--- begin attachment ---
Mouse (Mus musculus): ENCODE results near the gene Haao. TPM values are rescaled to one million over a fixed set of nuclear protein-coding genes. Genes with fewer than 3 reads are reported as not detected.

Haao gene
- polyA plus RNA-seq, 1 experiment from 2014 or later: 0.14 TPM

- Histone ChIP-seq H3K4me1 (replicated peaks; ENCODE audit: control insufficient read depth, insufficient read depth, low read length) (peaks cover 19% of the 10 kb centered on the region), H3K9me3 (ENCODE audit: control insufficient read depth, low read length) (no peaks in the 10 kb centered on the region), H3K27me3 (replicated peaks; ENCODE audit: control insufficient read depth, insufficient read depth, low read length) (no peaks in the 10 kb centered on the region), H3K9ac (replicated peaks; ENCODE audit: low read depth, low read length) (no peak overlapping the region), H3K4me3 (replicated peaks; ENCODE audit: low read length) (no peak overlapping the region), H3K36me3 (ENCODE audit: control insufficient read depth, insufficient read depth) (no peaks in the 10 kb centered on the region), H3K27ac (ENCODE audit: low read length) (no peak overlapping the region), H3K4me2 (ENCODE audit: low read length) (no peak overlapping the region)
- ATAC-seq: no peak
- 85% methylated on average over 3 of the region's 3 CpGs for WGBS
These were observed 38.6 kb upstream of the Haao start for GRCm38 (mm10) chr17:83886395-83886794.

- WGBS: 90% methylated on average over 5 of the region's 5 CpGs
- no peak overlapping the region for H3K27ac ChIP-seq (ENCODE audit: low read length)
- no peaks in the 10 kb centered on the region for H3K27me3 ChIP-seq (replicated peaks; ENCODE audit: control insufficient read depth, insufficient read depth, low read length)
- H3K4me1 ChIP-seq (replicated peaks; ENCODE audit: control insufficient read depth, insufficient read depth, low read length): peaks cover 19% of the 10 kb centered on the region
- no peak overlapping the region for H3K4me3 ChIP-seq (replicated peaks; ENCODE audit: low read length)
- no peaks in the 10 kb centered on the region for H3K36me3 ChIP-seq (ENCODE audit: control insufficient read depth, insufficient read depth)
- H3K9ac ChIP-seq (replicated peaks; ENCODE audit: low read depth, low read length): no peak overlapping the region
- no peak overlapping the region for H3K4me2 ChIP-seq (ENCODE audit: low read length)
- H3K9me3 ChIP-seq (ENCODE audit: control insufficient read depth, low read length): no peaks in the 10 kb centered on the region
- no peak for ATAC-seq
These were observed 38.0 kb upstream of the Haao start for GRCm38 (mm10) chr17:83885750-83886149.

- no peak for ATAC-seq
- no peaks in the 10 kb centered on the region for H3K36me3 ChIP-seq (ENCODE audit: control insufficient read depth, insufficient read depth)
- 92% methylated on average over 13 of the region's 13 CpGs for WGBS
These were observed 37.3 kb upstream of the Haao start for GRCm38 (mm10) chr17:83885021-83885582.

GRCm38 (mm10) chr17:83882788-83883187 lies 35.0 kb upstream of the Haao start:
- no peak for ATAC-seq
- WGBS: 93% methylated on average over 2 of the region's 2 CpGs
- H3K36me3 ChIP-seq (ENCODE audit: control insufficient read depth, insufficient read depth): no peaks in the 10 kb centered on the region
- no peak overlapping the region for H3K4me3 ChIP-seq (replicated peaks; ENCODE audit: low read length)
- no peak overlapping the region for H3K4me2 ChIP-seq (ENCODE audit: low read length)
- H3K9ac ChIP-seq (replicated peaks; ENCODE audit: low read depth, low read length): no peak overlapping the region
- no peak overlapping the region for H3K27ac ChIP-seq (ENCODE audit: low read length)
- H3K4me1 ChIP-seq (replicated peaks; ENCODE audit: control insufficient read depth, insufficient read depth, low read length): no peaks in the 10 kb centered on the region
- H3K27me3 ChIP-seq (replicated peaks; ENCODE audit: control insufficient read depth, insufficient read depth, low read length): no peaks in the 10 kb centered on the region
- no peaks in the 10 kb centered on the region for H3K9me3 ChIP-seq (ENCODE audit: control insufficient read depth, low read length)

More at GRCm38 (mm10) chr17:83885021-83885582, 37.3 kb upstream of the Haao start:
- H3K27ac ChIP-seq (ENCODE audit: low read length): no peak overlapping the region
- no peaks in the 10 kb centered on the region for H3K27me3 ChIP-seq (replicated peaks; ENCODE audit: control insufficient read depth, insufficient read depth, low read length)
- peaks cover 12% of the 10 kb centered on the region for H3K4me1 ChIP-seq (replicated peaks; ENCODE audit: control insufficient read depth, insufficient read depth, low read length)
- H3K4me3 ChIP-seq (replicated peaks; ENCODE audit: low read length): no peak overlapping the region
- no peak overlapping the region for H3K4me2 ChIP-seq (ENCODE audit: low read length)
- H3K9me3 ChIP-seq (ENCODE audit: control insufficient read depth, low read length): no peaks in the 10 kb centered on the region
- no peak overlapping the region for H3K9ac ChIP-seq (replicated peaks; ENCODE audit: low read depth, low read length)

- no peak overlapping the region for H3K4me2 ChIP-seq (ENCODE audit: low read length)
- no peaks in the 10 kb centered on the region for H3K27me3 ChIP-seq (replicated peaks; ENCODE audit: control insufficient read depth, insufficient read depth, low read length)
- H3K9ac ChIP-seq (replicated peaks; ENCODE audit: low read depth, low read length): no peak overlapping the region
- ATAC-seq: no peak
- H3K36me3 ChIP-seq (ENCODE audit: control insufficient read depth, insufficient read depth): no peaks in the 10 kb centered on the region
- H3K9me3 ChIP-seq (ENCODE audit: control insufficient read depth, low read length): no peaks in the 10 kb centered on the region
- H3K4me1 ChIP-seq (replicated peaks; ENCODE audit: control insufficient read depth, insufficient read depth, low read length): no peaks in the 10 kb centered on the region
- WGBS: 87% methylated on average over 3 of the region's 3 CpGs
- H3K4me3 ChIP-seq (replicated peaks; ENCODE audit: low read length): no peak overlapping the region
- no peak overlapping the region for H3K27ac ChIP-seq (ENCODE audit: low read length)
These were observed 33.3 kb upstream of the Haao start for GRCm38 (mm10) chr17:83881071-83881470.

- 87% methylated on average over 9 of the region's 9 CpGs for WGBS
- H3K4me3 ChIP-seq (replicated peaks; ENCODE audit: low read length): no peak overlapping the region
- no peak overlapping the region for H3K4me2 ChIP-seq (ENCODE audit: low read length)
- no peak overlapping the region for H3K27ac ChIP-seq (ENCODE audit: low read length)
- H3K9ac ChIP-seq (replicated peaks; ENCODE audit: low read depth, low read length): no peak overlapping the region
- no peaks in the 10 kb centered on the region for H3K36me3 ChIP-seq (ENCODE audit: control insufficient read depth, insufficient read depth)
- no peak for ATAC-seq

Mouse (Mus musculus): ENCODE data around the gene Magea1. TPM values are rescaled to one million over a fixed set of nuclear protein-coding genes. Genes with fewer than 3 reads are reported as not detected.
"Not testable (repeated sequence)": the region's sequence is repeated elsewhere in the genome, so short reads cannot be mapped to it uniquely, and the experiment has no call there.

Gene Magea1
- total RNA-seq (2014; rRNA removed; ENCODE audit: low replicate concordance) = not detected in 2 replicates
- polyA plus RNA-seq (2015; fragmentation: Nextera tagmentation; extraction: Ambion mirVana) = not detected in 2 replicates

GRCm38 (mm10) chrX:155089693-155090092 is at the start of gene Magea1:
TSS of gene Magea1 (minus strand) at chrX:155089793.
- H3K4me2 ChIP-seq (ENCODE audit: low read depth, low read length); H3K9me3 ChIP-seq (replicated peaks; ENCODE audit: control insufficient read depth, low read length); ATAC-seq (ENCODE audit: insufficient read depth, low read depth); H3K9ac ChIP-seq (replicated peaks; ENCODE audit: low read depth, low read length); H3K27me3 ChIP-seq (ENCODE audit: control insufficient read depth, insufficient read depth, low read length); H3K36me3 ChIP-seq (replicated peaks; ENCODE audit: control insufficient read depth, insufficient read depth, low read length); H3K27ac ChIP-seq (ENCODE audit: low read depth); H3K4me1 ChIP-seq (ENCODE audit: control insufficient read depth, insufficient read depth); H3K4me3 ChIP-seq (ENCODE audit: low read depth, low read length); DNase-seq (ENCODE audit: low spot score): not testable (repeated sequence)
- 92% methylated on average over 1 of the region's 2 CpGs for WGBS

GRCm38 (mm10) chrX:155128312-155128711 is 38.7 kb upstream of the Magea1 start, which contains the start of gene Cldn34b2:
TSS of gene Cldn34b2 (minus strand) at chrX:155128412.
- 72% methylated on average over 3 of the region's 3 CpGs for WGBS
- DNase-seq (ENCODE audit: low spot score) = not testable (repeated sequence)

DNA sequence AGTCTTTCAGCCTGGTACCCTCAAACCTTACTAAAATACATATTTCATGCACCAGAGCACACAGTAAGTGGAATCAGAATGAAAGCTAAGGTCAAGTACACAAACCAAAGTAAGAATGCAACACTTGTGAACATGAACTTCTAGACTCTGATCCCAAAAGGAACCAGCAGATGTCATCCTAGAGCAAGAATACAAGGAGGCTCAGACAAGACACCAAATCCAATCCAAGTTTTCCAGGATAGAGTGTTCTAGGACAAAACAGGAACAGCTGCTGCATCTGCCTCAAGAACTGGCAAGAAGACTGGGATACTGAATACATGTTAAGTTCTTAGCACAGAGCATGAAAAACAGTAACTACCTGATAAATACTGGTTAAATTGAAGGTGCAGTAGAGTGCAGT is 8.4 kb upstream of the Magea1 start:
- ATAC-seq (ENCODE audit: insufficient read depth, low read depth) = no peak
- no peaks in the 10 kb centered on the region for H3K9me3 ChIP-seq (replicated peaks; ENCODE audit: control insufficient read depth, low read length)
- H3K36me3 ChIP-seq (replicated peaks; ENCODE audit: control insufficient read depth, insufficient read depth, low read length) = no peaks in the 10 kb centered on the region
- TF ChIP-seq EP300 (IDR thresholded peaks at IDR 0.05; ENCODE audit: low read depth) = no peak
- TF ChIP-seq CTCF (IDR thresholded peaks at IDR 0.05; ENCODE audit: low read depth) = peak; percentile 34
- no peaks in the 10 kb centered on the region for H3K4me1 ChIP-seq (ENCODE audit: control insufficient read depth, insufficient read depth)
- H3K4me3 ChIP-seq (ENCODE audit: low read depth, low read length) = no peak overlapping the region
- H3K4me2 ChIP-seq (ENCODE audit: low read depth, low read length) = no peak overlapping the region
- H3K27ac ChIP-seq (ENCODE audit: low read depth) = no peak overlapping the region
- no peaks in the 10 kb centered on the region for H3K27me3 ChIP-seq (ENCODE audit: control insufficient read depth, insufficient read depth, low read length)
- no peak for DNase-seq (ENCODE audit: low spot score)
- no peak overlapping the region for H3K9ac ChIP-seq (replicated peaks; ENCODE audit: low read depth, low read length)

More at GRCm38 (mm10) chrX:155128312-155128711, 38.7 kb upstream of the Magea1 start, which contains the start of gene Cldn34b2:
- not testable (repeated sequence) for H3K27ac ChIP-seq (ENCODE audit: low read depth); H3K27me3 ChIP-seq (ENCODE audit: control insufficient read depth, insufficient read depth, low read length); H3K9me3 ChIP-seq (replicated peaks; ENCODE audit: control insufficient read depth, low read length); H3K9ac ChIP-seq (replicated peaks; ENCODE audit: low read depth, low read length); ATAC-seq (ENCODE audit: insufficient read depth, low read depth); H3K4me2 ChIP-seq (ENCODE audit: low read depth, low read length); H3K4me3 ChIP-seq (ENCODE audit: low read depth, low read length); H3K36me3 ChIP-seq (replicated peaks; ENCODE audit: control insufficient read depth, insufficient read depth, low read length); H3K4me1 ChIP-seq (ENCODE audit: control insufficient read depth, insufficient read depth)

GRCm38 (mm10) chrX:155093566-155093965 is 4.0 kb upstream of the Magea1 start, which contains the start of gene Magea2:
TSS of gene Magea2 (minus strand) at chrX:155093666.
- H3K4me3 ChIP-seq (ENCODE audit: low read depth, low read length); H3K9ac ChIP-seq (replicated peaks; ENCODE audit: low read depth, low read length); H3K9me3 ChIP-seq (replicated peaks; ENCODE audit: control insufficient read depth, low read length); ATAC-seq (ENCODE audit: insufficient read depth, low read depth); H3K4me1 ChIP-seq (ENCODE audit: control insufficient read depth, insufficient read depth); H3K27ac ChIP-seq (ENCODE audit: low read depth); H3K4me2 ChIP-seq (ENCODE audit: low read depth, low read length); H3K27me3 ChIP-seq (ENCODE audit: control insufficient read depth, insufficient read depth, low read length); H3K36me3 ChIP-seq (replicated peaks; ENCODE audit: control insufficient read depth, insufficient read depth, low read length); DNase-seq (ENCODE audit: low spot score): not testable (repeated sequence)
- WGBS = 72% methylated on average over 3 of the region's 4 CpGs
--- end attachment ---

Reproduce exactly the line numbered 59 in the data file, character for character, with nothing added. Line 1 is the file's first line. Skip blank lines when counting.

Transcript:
- no peak for ATAC-seq